“I receive not glory from man.” I undervalue it. In thus proclaiming My own Divine mission, I have only in view your salvation, which can be secured only through faith in Me.

42. “But I know,” etc. In virtue of that Divine insight into the secrets of hearts, “I know that you have not the love of God in you,” that you are full of pride and ambition, which are the cause of your rejecting the clear testimonies adduced in My favour, and of your refusal to believe in Me.

Some make verse 41 parenthetical, as if He said, think not that I reproach you thus, because, I receive glory from men. Then, in verse 42, He upbraids them with incredulity, which proceeded not from the obscurity of Scripture, bearing testimony of Him; but, from their want of the love of God, owing to which they cannot comprehend the things of God.

43. In proof of your not having the love of God in your hearts, “I am come in the name of My Father,” performing all My works by His authority and for His glory, proving My Divine mission beyond all doubt, by My works, and by fulfilling all the Prophecies that regarded Me.

“And you receive Me not,” as sent by My Father, having the same Divine nature, and doing all My works in union with Him. Such is your perversity, that, “if another shall come in his own name,” self sent, on his own authority, “him you will receive.” Our Lord here tacitly predicts the coming of false prophets, who were soon to make their appearance before the final destruction of Jerusalem. (Matt. 24) Among them was Barchochebas, or Son of the Star, who arose in the days of Adrian. Likely, Antichrist, who is to precede the final end of all things, is also included.

44. “How can you believe,” etc. They placed an insuperable obstacle to their embracing the faith, on account of their hypocrisy and vain glory, with which our Lord taxes them here, as He did elsewhere. He gently makes a retort on them, in regard to His supposed love of human applause. The Pharisees were hypocrites, who performed all their actions to please men and gain human applause. This was their damning fault. (Matt. 23) They preferred to be honoured by men, rather than that they themselves would honour God.

“And the glory which is from God,” etc., the true glory which God bestows on the humble, who perform good actions to please Him they undervalue and despise.

Pride is one of the chief obstacles to embracing the faith, as well in the case of individuals, as of entire nations. It is simply folly to expect that a nation, that has lost the faith will ever return, till first they are humbled by God, and made to feel their own misery and dependence on Him. Pride, and an insatiable desire to indulge in sensuality are leading obstacles to the conversion of a country as well as of individuals. While addicted to these two kindred vices—one being inflicted in punishment of the other—we can never hope for the conversion of a people or of individuals.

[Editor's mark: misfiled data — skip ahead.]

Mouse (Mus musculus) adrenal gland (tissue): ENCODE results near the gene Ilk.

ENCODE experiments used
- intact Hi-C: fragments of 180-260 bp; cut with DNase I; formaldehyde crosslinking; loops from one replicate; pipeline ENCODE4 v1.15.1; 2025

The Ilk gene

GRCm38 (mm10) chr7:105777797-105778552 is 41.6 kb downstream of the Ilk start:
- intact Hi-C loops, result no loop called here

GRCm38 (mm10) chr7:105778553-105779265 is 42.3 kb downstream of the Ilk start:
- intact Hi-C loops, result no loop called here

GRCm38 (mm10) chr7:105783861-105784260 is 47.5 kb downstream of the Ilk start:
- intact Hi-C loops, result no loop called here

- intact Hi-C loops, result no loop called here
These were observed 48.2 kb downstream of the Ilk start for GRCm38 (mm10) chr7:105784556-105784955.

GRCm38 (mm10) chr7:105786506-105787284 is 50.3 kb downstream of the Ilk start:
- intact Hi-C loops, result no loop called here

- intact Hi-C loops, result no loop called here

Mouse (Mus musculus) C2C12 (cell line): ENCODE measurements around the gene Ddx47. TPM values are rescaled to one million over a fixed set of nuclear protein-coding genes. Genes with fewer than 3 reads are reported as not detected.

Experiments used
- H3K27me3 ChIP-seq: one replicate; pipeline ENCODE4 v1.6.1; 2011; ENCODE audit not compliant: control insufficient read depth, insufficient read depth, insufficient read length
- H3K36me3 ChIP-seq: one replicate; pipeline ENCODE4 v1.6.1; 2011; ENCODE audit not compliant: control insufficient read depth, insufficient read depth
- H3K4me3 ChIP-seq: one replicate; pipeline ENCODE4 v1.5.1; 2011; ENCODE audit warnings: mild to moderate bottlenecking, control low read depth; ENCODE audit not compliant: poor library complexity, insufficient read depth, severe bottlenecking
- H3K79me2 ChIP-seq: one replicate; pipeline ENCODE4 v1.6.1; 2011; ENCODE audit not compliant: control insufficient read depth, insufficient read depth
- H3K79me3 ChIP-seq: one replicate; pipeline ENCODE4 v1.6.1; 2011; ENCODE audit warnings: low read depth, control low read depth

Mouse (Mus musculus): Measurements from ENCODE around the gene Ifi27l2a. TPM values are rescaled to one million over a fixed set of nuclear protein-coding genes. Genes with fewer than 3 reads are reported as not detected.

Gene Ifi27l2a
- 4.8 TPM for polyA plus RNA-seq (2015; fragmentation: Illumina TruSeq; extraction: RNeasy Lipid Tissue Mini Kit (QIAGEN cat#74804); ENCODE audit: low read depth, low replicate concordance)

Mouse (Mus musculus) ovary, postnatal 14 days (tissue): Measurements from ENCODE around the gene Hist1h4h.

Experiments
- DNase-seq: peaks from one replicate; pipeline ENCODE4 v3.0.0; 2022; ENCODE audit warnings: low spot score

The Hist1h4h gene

45. The Pharisees would have justified themselves for rejecting our Lord, on the ground, that they did so out of love of God and zeal for His honour. Our Lord convicts them of the contrary feelings, in the foregoing. He convicts them, viz., of having been influenced by ambition, personal jealousy, and vain glory. He now deprives them of another plea of justification, viz., that they rejected Him, on account of their adhering to the teachings of Moses (John 9:28). He says, that He Himself need not be the first to accuse them, that Moses, in whom they believed and so much confided, as their advocate; in turn, accuses, and would be the first to accuse them before the Father, of disbelief in his teachings and of the injury done him by such disbelief. The accusation by Moses simply means, that their sin of incredulity against the testimony of Moses, will render them deserving of condemnation before God.

46. “For, if you did believe Moses, you would perhaps believe in Me.” The Greek word for “perhaps” (αν) is generally rendered, surely. Its meaning of “perhaps,” would indicate the liberty of action on the part of the believer, under the influence of Divine grace; but, certainty, as regards the effect or event. “For he wrote of Me.” Moses proclaimed our Lord as the Messiah, whom they should, if they believed in Moses’ words, receive as such. Special reference is made to Deut. 18:18, “I will raise them up a Prophet out of the midst of their brethren,” etc.; also, to the prophecy of Jacob (Genesis 49) and the several passages in the Pentateuch, referring to our Lord. The end, the scope of the Law and the Prophets, was Christ.

47. “If you believe not his writings,” in My favour, which you receive as authoritative. If you believe not Him whom you place far above Me, “how will you believe My words?” not, My writings. Our Lord had not written anything, save the few words (John 8:6). Our Lord, here has recourse to an argumentum ad hominem, in which He makes a comparison between Himself and Moses, between words and writing. The Jews could easily have seen, that our Lord was referred to by Moses, had they approached this solemn subject, with the proper dispositions; or, had they not been blinded by jealousy and pride. Hence, their gross, affected ignorance was grievously culpable.